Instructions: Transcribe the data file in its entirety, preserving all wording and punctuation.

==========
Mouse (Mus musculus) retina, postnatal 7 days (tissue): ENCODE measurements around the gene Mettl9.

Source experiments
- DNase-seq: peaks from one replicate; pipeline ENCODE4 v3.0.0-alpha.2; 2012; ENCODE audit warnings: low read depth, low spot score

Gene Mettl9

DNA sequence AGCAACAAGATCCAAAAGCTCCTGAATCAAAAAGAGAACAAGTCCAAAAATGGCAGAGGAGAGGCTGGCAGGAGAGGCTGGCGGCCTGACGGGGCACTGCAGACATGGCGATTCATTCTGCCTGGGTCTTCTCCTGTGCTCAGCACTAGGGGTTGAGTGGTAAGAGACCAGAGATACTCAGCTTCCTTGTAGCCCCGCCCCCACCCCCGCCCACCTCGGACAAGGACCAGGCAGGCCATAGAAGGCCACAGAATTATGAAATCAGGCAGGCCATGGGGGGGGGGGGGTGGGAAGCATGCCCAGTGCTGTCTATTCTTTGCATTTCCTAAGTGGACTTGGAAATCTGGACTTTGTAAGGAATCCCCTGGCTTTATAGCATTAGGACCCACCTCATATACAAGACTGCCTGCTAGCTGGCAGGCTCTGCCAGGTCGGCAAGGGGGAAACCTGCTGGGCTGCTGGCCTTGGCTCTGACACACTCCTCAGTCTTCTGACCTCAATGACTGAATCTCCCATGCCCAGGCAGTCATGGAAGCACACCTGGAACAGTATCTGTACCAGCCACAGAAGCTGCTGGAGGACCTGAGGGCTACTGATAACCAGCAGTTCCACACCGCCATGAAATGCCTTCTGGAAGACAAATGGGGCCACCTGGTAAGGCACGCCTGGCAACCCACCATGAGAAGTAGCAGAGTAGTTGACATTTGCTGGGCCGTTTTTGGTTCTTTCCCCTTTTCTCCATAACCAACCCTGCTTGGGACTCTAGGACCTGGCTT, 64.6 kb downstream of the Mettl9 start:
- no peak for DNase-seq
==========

Mouse (Mus musculus) retina, postnatal 7 days (tissue): ENCODE measurements around the gene Mettl9.

Source experiments
- DNase-seq: peaks from one replicate; pipeline ENCODE4 v3.0.0-alpha.2; 2012; ENCODE audit warnings: low read depth, low spot score

Gene Mettl9

DNA sequence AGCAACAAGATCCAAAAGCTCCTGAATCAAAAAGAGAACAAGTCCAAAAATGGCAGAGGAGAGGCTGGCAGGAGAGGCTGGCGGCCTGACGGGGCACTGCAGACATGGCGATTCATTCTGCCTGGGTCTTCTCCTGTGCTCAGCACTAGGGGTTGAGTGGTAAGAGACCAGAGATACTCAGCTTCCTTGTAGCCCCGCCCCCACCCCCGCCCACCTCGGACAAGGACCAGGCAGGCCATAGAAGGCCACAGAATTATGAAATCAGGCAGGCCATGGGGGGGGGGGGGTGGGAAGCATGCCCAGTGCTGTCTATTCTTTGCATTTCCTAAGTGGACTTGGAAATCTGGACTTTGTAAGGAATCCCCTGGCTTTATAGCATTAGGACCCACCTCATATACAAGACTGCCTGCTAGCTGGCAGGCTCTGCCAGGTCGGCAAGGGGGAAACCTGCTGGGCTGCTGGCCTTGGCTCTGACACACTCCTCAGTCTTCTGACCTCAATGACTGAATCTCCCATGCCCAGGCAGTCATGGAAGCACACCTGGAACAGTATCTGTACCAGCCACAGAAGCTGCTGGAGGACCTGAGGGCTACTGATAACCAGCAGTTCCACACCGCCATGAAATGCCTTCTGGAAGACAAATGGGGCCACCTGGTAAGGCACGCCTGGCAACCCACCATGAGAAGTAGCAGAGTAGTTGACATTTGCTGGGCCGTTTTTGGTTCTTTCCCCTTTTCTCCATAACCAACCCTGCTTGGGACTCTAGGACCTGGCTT, 64.6 kb downstream of the Mettl9 start:
- no peak for DNase-seq